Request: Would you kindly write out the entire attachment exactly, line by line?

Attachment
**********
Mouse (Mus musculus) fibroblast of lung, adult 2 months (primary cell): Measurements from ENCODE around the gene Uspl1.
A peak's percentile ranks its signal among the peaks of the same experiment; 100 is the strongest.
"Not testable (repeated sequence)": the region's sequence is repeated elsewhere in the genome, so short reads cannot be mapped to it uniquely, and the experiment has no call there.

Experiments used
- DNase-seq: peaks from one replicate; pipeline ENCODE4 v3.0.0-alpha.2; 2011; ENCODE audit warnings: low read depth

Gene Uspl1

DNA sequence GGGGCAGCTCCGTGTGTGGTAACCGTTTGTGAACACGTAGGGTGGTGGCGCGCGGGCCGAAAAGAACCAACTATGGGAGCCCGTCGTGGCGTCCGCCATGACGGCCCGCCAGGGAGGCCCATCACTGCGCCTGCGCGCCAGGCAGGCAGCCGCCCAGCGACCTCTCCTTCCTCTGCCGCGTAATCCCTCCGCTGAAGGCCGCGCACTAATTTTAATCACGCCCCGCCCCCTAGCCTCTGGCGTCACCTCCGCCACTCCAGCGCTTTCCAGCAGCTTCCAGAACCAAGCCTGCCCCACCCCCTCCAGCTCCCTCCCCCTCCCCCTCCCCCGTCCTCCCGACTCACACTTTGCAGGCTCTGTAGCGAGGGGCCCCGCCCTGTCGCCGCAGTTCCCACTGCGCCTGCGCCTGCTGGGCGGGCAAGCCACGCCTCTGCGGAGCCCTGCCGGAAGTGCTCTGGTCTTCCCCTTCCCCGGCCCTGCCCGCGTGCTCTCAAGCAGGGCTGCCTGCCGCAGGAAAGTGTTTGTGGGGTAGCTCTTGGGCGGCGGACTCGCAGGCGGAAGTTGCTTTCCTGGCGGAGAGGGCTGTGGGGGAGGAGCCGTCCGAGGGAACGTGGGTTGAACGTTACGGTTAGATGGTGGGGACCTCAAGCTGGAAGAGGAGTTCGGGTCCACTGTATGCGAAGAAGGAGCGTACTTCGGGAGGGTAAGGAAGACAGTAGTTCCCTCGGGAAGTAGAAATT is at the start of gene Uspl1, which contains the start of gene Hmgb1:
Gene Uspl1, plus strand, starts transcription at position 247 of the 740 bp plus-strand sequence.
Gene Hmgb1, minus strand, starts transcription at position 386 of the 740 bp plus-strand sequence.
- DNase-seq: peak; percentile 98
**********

Mouse (Mus musculus) fibroblast of lung, adult 2 months (primary cell): Measurements from ENCODE around the gene Uspl1.
A peak's percentile ranks its signal among the peaks of the same experiment; 100 is the strongest.
"Not testable (repeated sequence)": the region's sequence is repeated elsewhere in the genome, so short reads cannot be mapped to it uniquely, and the experiment has no call there.

Experiments used
- DNase-seq: peaks from one replicate; pipeline ENCODE4 v3.0.0-alpha.2; 2011; ENCODE audit warnings: low read depth

Gene Uspl1

DNA sequence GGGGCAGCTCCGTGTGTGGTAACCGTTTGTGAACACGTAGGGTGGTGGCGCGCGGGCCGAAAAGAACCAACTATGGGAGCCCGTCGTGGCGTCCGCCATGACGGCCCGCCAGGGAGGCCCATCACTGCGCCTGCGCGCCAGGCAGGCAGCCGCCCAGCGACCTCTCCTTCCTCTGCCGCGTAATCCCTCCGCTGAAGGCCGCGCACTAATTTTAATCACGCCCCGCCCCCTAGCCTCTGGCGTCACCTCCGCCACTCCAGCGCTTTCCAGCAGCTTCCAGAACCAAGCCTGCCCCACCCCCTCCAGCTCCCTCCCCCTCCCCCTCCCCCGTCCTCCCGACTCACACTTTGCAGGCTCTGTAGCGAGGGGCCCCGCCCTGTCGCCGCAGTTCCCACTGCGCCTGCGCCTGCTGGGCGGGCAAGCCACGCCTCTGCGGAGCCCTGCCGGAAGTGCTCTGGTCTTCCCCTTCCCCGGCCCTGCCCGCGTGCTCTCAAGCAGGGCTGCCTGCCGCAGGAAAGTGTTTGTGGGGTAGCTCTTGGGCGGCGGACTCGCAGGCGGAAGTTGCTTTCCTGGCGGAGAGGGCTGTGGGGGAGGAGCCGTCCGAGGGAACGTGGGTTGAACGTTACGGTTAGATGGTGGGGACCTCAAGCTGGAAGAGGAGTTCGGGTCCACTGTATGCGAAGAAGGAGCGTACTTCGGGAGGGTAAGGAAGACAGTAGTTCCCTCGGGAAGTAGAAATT is at the start of gene Uspl1, which contains the start of gene Hmgb1:
Gene Uspl1, plus strand, starts transcription at position 247 of the 740 bp plus-strand sequence.
Gene Hmgb1, minus strand, starts transcription at position 386 of the 740 bp plus-strand sequence.
- DNase-seq: peak; percentile 98